Who Do I Say That You Are? Anthropology and the Theology of Theosis in the Finnish School of Tuomo Mannermaa

William Schumacher, Concordia Seminary, St. Louis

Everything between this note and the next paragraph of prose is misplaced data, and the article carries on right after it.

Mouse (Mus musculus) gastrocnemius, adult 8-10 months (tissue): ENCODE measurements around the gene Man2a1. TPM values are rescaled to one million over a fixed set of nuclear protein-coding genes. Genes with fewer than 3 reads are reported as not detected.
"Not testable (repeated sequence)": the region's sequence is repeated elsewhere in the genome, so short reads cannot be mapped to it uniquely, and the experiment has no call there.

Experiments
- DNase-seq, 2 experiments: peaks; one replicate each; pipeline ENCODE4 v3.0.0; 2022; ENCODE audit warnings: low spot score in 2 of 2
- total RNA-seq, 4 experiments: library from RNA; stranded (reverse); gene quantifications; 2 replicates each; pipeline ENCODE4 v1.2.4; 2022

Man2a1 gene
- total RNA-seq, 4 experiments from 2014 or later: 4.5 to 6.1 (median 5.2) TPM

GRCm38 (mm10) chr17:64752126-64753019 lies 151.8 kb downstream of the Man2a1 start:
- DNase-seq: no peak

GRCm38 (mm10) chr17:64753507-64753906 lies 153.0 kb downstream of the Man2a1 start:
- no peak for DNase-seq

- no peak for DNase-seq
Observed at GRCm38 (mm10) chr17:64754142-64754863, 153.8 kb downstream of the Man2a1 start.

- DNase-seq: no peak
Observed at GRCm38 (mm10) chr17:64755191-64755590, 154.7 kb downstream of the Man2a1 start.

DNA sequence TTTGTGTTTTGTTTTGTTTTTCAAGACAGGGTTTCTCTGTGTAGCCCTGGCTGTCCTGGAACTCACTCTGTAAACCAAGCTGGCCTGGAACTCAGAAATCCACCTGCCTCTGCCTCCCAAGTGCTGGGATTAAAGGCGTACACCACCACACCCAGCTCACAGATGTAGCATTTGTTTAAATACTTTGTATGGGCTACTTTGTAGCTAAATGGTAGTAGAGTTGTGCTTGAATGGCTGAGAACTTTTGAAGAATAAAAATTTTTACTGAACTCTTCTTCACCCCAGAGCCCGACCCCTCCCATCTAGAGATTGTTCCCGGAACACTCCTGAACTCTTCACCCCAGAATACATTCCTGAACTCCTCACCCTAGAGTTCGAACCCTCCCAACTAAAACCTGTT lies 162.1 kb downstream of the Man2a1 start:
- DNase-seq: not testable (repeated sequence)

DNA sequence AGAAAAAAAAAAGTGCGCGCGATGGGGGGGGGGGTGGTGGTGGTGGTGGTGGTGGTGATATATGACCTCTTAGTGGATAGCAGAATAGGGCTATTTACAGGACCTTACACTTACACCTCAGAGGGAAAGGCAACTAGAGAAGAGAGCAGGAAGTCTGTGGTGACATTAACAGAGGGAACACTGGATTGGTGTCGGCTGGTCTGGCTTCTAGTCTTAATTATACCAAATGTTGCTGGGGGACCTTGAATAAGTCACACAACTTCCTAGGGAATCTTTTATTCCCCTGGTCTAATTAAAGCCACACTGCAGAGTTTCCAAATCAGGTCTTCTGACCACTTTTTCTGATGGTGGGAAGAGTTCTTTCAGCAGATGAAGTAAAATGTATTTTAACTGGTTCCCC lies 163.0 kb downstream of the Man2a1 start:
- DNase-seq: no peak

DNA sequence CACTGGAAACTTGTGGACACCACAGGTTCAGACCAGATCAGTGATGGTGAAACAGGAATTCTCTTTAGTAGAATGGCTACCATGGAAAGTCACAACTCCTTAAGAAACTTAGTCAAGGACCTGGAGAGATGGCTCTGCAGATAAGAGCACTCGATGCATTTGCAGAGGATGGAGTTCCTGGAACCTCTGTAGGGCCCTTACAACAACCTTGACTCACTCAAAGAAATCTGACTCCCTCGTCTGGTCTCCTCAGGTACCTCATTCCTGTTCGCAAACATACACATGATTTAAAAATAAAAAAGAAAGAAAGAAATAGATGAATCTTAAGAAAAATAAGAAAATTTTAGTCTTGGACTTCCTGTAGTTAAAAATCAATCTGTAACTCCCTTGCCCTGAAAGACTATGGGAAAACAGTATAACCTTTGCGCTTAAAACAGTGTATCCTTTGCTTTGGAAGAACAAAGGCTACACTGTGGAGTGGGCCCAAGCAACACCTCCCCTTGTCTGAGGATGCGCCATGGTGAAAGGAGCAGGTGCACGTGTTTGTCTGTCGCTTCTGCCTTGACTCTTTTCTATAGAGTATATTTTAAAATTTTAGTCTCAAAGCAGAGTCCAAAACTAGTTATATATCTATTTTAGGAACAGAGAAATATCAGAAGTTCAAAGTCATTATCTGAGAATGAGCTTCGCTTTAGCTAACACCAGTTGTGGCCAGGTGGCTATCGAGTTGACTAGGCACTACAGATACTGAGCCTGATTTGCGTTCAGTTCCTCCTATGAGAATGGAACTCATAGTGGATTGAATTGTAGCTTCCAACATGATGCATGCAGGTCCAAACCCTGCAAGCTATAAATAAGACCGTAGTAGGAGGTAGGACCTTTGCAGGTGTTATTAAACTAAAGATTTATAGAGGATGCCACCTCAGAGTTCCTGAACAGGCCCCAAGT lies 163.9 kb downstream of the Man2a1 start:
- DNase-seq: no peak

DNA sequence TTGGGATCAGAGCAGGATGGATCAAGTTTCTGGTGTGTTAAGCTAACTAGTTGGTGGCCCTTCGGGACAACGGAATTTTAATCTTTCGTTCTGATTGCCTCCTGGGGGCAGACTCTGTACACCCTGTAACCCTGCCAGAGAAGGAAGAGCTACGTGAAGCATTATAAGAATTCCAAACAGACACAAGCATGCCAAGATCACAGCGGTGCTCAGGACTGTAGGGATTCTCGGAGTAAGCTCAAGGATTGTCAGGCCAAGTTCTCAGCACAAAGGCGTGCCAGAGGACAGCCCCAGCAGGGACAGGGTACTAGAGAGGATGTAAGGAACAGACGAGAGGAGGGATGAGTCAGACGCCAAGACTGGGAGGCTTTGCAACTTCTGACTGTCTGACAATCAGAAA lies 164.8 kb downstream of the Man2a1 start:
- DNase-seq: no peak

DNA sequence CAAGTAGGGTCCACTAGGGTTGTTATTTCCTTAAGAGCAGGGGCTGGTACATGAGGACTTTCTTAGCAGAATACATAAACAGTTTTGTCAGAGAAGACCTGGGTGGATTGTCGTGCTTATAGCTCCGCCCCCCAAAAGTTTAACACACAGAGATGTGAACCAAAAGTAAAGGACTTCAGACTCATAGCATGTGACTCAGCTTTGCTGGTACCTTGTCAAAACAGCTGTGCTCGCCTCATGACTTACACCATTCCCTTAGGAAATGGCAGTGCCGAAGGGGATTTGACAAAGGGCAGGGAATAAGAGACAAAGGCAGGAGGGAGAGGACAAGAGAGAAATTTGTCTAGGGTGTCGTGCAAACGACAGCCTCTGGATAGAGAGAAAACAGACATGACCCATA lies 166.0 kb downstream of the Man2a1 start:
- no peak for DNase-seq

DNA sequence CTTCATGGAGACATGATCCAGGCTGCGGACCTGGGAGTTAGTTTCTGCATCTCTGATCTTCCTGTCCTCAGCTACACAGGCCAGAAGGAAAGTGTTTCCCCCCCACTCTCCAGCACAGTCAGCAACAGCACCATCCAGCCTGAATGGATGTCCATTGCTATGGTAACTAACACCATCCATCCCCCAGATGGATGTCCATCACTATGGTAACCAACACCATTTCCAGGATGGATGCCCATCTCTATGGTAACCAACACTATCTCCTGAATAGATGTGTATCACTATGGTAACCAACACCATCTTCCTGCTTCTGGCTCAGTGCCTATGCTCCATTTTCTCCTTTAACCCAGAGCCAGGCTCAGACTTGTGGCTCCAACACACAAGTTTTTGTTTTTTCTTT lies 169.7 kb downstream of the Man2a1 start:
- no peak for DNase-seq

Part of what drives the present study is the conviction that anthropology matters in theology. That is to say, theology must find new ways (or recover and translate old ways) to answer questions about what it means to be human. One purpose of this study, then, is to try to reclaim the doctrine de homine as a vital and pertinent dimension of the whole theological enterprise, rather than relegate anthropology to non-theological (or even anti-theological) disciplines. The anthropological suggestions that arise from the studies of the Finnish school, intriguing and stimulating in some respects, ultimately fall short of this goal, in part because they represent a kind of "flight from creation" (to use Wingren's phrase). It is the thesis of this study that reclaiming anthropology as a vital theological discipline will involve a renewed affirmation of the creature1iness of human beings also in terms of redemption, that is, the assertion that our status as creatures is not a limitation to be overcome- as through the deification of the believer-- but a gift to be celebrated.